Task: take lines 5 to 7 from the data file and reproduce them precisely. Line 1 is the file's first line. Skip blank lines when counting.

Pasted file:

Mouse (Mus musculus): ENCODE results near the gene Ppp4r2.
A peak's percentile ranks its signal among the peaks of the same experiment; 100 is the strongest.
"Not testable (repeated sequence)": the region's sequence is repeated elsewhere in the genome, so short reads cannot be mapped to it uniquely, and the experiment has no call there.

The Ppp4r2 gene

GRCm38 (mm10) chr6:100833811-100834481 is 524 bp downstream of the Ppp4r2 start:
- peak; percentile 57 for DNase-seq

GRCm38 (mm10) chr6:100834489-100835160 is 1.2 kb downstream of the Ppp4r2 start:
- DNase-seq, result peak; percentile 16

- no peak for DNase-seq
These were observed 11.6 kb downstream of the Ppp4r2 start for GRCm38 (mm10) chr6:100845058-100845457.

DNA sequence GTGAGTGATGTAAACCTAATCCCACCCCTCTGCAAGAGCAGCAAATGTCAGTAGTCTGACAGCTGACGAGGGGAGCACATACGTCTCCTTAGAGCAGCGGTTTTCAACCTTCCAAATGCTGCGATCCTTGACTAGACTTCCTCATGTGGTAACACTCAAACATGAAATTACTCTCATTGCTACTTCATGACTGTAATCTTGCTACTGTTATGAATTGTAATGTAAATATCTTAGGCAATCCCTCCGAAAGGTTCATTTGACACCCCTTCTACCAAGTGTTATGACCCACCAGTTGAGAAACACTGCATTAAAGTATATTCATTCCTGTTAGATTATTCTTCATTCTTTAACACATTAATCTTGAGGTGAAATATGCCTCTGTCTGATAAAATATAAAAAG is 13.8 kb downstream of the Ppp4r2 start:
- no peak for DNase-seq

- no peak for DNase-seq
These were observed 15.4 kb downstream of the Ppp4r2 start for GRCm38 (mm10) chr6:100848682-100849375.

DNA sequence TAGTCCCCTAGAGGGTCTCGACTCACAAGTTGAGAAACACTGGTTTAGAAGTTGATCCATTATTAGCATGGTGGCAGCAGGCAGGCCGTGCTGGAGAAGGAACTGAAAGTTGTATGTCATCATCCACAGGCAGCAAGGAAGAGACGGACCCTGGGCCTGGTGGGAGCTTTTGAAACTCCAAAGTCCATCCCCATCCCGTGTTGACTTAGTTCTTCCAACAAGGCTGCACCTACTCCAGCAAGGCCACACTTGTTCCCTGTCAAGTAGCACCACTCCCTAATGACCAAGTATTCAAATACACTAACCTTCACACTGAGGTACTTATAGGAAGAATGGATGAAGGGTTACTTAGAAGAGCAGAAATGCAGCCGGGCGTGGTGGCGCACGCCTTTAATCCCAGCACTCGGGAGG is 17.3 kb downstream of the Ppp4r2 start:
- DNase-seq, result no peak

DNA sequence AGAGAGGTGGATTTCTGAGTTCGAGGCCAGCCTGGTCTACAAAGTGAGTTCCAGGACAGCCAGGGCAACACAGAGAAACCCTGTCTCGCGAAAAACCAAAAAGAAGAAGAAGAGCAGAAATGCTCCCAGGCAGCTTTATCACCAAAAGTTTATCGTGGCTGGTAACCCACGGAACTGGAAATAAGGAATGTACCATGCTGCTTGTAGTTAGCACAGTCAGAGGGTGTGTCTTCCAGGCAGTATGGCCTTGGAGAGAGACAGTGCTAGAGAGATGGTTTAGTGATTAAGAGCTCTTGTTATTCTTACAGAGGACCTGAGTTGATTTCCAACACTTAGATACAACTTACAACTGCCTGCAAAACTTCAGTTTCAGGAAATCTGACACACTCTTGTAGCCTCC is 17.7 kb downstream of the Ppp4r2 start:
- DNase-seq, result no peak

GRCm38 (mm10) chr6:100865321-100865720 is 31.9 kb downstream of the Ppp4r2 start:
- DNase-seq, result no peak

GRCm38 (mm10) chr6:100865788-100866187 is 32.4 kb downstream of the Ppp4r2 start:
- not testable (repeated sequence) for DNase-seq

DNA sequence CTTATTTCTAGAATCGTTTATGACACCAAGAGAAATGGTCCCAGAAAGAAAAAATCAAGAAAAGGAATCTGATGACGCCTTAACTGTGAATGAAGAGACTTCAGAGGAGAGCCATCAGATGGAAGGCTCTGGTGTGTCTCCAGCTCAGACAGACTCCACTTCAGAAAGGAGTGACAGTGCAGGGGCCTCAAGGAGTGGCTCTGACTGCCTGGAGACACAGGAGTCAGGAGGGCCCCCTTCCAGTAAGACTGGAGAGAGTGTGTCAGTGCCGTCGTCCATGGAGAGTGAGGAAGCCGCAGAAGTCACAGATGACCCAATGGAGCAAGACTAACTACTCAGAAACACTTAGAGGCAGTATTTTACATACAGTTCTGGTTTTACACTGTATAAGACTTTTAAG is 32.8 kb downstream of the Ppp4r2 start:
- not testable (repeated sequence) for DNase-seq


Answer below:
GRCm38 (mm10) chr6:100833811-100834481 is 524 bp downstream of the Ppp4r2 start:
- peak; percentile 57 for DNase-seq

GRCm38 (mm10) chr6:100834489-100835160 is 1.2 kb downstream of the Ppp4r2 start: